Author: James Rollins
Trep's Rating: 3 and a half stars
James Rollins is an author that I was put onto by a guy I work with. I was told that he was the greatest author this guy had ever read. I was skeptical, especially since I know that this guy has read about four books in his entire life, three of them by this author, and only then while in jail with nothing to do. But, I gave him a chance.
Subterranean starts out with a team of scientists being assembled for an expedition to a newly discovered cave system in Antarctica. Not only are they there to find out about the unique ecosystem one mile beneath the ice, but they are there to find out what happened to a lost culture whose artifacts and cave homes have been found buried down there.
But that is not all. Not everyone in the world is happy about the supposedly top-secret discovery. The finding of diamonds large enough and in enough quantity to destroy the worlds diamond market puts the new dig site squarely in the sights of and extremist group hired by African diamond nations. One of the team is not who they seems, and time is quickly running out for them to discover it.
As though this weren't bad enough, there are other things in the caves. Monsters. Giant reptiles that are capable of shrugging off most bullets. As the team run for their lives they encounter aid in the least likely of places, the lost civilization that apparently only moved deeper....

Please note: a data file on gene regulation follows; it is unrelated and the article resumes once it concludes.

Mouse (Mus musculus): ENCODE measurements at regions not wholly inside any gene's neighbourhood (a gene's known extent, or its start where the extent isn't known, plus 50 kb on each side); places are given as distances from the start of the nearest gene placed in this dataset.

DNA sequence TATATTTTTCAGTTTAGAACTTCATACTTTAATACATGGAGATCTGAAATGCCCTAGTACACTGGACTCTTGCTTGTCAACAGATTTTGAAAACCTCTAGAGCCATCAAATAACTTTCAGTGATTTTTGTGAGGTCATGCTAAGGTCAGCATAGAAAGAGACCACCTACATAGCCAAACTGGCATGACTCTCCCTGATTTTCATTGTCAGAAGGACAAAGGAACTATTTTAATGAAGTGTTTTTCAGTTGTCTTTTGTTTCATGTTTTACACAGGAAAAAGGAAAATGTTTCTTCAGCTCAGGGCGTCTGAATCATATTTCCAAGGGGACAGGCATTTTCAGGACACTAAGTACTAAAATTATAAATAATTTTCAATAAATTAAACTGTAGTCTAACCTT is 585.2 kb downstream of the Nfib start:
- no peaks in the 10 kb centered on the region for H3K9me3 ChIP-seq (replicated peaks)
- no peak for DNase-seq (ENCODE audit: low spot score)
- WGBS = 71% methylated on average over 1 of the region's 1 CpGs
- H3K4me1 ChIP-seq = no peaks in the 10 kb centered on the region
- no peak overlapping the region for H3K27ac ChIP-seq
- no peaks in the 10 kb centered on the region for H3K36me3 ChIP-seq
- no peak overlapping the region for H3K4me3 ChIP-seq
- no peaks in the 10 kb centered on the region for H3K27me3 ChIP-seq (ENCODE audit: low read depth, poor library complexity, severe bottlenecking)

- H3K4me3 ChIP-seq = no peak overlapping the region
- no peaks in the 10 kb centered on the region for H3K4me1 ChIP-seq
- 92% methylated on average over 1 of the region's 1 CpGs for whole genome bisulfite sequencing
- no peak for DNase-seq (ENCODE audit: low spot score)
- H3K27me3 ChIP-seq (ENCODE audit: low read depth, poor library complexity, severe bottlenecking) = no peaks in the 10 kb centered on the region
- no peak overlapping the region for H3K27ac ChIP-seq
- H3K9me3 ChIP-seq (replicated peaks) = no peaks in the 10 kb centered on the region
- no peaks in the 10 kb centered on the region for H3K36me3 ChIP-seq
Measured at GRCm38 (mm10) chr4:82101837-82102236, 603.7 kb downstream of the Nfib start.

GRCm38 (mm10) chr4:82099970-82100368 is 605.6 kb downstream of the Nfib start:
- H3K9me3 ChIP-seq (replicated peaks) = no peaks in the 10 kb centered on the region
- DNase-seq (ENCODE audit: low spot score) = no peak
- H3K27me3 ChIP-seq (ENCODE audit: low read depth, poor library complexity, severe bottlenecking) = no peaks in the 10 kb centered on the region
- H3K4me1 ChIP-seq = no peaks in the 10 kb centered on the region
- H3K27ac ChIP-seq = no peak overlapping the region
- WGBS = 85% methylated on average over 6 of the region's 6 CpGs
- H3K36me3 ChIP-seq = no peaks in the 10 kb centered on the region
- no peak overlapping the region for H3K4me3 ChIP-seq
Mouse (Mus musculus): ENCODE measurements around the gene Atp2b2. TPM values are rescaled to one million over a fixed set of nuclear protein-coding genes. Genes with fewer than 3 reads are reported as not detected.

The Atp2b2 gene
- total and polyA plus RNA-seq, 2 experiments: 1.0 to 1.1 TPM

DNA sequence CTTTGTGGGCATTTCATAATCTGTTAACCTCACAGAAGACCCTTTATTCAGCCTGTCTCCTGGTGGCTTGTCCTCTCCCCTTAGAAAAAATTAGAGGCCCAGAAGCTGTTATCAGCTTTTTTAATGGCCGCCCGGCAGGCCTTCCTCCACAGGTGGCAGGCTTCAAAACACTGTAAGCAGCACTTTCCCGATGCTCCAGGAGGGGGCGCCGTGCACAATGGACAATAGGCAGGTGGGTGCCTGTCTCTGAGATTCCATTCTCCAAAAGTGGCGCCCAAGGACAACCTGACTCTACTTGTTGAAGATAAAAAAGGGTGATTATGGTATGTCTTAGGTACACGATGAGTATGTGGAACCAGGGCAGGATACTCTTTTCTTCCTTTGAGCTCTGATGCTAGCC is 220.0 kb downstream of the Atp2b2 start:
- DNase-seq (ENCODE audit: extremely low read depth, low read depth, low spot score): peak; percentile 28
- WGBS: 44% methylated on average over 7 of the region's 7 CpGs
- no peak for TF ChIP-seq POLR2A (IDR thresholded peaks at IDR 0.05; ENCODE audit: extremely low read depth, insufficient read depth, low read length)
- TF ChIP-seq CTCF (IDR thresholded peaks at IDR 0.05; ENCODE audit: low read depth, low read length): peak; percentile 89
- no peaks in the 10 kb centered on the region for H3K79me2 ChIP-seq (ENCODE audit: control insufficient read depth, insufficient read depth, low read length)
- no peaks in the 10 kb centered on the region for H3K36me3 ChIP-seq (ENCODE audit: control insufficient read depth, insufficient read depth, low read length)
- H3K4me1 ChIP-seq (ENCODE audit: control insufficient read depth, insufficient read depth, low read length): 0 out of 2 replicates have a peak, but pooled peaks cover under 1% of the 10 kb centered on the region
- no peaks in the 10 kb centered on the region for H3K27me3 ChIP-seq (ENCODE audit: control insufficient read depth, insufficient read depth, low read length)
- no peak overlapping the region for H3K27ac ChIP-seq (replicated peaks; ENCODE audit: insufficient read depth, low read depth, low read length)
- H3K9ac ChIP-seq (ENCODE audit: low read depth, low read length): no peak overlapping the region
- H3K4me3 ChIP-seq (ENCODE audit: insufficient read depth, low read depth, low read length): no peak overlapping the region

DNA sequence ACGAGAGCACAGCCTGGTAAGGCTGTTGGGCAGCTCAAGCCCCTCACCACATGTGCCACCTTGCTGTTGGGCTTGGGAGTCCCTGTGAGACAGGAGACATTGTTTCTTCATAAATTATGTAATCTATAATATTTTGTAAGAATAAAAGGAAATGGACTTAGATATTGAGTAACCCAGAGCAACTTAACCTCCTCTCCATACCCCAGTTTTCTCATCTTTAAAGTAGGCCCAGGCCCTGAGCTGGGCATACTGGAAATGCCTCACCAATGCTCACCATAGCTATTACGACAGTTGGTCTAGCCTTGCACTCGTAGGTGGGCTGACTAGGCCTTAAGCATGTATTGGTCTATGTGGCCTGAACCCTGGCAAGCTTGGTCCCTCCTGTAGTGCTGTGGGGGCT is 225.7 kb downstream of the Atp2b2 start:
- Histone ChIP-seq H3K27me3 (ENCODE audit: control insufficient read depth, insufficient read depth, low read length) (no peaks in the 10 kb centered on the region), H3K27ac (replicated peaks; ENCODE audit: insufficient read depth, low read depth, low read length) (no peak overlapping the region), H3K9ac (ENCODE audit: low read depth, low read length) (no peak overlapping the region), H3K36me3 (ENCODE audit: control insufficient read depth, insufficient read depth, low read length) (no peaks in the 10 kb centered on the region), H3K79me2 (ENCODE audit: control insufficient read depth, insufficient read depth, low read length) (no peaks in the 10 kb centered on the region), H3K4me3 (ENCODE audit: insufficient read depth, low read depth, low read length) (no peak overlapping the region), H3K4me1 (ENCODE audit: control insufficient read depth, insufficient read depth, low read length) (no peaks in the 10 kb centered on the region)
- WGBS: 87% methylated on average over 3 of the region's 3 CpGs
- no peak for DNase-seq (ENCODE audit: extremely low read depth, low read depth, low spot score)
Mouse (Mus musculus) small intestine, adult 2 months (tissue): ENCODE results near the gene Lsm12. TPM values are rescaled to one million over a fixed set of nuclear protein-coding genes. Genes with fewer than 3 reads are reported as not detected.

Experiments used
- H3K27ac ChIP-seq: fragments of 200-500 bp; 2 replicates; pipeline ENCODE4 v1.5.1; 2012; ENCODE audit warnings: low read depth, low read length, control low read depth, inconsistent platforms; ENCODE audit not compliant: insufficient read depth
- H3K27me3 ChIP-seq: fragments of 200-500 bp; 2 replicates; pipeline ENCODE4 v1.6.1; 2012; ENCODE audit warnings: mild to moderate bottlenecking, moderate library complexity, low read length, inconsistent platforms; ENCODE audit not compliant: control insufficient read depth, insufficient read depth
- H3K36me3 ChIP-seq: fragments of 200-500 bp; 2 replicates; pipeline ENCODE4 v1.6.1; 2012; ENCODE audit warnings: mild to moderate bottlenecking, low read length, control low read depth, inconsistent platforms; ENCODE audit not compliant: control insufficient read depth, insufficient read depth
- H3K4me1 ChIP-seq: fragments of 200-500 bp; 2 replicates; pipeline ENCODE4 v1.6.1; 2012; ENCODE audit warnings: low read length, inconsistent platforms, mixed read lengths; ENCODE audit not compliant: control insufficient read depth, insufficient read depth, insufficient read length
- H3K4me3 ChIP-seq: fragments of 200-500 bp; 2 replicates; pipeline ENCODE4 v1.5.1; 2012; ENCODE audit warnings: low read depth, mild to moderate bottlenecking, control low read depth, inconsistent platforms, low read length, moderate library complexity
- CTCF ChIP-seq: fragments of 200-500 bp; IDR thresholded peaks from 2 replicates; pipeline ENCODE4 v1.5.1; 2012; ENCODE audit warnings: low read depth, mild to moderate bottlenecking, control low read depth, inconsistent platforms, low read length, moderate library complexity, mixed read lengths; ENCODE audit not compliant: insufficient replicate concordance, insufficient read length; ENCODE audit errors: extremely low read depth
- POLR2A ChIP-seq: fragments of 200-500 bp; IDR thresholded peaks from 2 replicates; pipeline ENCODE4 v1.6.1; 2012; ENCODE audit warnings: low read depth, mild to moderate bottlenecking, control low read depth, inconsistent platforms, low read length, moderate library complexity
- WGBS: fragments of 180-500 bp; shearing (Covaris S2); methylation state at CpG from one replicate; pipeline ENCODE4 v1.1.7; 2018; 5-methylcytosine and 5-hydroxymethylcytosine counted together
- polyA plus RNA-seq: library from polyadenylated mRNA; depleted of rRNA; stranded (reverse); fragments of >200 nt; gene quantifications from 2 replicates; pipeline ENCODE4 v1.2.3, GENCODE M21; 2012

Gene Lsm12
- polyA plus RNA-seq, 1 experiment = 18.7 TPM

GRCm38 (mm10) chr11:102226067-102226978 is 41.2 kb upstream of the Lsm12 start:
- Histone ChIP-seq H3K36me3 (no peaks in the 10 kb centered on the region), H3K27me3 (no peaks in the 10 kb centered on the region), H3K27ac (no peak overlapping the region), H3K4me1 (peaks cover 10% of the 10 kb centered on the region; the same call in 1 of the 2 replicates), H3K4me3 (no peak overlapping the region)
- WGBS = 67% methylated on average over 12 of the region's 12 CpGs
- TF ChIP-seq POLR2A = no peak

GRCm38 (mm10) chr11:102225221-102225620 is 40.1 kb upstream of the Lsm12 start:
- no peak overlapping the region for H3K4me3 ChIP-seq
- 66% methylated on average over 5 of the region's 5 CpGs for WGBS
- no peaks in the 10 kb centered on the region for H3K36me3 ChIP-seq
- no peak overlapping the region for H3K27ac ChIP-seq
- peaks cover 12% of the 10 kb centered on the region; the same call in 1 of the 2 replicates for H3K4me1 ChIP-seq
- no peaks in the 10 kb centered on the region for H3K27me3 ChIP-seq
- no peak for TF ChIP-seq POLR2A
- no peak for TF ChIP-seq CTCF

All in all, I liked this book. I did find it odd that there should happen to be kangaroo-monkey-people in this book, and that I should pick it up right after I finish Into The Storm, which featured cat-monkey-people. Don't ask me, odd coincidence.
There were a few things that I liked, and a few that I didn't. The pacing of the book is great. It's 353 pages on my nook, so not too long. In that length Rollins packs a great story about survival and pitting man against nature in a realistic way. One thing that I really liked was how realistic the injuries and the stunts in the book were. Most of the injuries happen when characters trip, fall, twist their ankles, slip, etc.... Cave exploring is dangerous on its own. The addition of these very menial yet very realistic injuries did a lot for me in helping to create the illusion.
The only real problem I had with the book was the main character's political view. Don't get me wrong, it's fine that characters have political views. It's what helps give them life. Yet I don't want to be preached to, regardless of that view. The main character spends half the book randomly going into monologues, extolling the endless virtues of her point of view.
The story was good however, and if that sort of thing doesn't bother you, then this is a good book for you. It almost killed it for me, but I hear that he doesn't do it in his other books, so I'll give the author another chance at a later date.